Wednesday, January 30, 2013

Robert Jordan vs. J.R.R. Tolkien, Part 1

Having just finished Robert Jordan's Wheel of Time, I can finally look back over the whole thing and compare it to the trilogy that started it all, J.R.R. Tolkien's Lord of the Rings (considering The Hobbit as prelude). Lest this seem like simply an "ugliest orc" and "sharpest sword" type comparison, I'm going to focus on the more fundamental aspects of their work. How do the authors see the world? Having the chance to "sub-create" (in Tolkien's terms), how did they craft their worlds? In essence, what is the natural theology of the worlds they have made? It's interesting how I could not make a real comparison between the two until Jordan had finished his story. So much depends on the ending.

Theology is not an accidental or artifically imposed term. Both were commited Christians, Tolkien a Catholic and Jordan a self-described high-church Episcopalian (almost like Tolkien's friend C.S. Lewis?). There are distinct differences, the biggest being that Tolkien grew up in the first half of the 20th century while Jordan grew up and wrote in the second half. But they both imagined worlds that are attractive just for the level of detail in them, worlds with magic and swords and evil monsters and heroic deeds.

Sometimes I'm disappointed looking around with the level of detail that is present in, say, an ordinary church built 100 years ago vs. one built (or more likely, repurposed) today. Tolkien and Jordan give evidence that the faithful detailing that used to go into the stone through a craftsman's chisel may now be evident in the interior spaces carved out by our authors. The keyboard as the new chisel. Both worlds are certainly as intricate as a vast mosaic or a cathedral's statuary.

Since I'm convinced that this fantasy genre is indeed valuable (convinced enough to have spent hundreds of hours reading about people and places that don't technically exist), I think it's valuable to dig down into it. Since this introduction is long enough in itself for a blog post, I'll split it up into parts and work my way through the comparisons over the next month.

It should go without saying in huge letters: SPOILER ALERT. Part of the whole tension of waiting for an ending is seeing what it reveals about the author's beliefs, intentions, and view of the world. So, yeah, I'll be talking about how it all ends. The Internet sort of forces immediate consumption of any new media for spoilerphobes at any rate. (But my recent review of the last book is indeed spoiler-free!)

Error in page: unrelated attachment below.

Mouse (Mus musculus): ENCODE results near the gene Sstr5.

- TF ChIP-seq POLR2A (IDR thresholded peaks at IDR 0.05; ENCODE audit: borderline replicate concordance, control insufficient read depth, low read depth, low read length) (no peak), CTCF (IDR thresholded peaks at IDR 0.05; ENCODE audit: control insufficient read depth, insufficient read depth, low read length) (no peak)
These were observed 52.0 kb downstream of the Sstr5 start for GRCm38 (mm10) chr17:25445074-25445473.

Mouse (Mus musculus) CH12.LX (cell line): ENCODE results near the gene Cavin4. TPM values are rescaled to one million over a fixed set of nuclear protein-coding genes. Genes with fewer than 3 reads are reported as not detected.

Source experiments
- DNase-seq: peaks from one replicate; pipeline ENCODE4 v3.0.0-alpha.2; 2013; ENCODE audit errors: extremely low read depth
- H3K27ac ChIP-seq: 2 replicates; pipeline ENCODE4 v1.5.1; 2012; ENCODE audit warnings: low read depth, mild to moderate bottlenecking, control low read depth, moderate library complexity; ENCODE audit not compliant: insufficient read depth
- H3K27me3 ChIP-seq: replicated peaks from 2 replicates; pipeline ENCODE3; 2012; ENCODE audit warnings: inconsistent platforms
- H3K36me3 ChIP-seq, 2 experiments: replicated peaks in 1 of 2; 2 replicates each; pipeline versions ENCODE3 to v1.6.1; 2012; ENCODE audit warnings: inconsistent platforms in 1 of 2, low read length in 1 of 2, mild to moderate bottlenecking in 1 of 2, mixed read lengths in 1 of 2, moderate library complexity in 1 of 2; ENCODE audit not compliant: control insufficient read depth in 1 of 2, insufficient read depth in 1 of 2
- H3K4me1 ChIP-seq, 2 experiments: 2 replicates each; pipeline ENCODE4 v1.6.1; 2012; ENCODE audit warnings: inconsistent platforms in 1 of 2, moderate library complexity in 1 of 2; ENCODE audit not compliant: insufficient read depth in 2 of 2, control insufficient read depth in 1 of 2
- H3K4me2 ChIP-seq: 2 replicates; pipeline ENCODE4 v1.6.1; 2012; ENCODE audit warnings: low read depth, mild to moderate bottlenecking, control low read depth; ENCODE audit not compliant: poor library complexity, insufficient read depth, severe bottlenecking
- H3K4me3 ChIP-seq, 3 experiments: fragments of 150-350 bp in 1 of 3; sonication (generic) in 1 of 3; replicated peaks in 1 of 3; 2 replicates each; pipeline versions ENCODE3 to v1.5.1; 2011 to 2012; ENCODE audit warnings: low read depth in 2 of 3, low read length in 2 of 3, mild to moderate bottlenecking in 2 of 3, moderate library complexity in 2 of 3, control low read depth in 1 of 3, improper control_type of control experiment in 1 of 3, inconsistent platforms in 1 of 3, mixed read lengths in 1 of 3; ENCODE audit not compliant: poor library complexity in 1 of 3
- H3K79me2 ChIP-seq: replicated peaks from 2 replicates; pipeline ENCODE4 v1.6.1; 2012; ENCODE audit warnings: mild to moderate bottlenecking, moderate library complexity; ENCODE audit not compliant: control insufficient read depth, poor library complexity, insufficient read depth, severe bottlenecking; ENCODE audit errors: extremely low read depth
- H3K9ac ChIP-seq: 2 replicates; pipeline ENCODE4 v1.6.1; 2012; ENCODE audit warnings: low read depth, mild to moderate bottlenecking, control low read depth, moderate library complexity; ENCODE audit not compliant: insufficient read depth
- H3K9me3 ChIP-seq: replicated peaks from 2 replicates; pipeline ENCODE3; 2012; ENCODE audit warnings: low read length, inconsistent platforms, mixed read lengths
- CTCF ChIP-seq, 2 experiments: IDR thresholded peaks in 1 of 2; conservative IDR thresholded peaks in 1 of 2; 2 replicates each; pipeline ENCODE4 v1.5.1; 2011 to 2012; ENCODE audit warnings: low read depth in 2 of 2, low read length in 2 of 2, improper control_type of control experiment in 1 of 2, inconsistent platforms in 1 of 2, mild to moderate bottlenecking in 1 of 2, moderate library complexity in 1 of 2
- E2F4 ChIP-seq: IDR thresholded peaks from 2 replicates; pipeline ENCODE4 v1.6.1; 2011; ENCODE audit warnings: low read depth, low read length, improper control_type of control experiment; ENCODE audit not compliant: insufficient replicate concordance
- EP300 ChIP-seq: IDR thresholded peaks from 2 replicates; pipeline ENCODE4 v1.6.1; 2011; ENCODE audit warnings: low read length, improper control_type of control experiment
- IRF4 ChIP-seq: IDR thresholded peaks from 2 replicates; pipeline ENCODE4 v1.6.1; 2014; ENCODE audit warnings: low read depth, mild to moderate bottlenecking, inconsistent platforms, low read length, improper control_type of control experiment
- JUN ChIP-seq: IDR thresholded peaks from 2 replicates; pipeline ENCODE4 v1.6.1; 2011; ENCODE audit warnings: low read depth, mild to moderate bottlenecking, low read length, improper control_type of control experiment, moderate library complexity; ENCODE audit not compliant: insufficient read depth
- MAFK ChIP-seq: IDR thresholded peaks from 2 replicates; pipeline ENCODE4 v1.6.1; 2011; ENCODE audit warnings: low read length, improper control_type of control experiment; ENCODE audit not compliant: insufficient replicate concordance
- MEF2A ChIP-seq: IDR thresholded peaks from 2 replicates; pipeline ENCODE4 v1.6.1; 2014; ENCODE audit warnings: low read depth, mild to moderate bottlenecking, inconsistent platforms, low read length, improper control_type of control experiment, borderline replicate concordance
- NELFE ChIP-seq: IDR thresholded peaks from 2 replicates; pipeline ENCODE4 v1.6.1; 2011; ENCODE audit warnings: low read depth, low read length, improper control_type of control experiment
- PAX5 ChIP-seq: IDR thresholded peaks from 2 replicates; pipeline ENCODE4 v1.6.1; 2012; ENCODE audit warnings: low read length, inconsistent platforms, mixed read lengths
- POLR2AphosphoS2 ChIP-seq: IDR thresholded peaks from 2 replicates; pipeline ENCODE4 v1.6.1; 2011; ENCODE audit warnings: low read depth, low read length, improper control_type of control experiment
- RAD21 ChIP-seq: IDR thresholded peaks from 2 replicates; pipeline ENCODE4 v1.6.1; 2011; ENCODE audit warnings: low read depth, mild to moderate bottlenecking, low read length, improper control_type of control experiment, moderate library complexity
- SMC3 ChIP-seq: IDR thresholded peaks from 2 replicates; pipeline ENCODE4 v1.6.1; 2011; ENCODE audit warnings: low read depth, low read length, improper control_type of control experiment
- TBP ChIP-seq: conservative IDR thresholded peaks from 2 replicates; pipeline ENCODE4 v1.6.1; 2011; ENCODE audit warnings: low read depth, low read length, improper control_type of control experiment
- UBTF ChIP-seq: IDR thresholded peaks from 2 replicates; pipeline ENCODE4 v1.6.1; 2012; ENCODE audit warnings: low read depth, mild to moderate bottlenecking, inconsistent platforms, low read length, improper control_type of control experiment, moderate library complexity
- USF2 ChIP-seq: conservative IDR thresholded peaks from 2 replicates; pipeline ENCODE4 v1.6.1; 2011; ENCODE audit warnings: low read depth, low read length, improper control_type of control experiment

1 comment:

Christopher Leary said...

Instead of comparing the two universes of these authors (assuming they are two separate universes and not simply a continuation of the same one), consider that Tolkien and Jordan explored two different aspects of the same reality. Tolkien constructed a rich, detailed universe of theology and culture. The Silmarillion is essentially the Pantheon of the Tolkien universe, and his use of constructed languages and societies throughout the trilogy lend it a depth that resonates on a certain level of human shared experience.

But Jordan didn't simply reuse the same tired cliches that less talented writers like Terry Brooks and countless others tried to recycle: he plumbed depths that Tolkien left unexplored. Tolkien left it up to his audience to suspend disbelief to an extent that Jordan didn't: we were expected to just accept that magic was something that happened and its supernatural origins should be accepted on merit. Jordan, however, constructed a completed and whole system through which magic functioned and could be explained in the context of his universe; furthermore, this highly structured system was central to his rather convoluted plot and he managed to incorporate it elegantly despite a rather simplistic original outline.

Also, Jordan incorporated many aspects that Tolkien omitted; namely, Eastern philosophy and contemporary world history. Scattered references throughout Jordan's work to legends such as the giants Mosk and Merk dueling with lances of fire (the Cold War) and the wise counselor Anla (Anne Landers) advising the queen Elsbet (Queen Elizabeth) lend a certain poignancy to current audiences, connecting their own present to the timeline of the series.

In summary, I don't think this subject should ever be approached as "Robert Jordan vs. JRR Tolkien"; they approached the subject matter from entirely different perspectives, yet managed to immerse the audience equally in separate aspects of the same universe.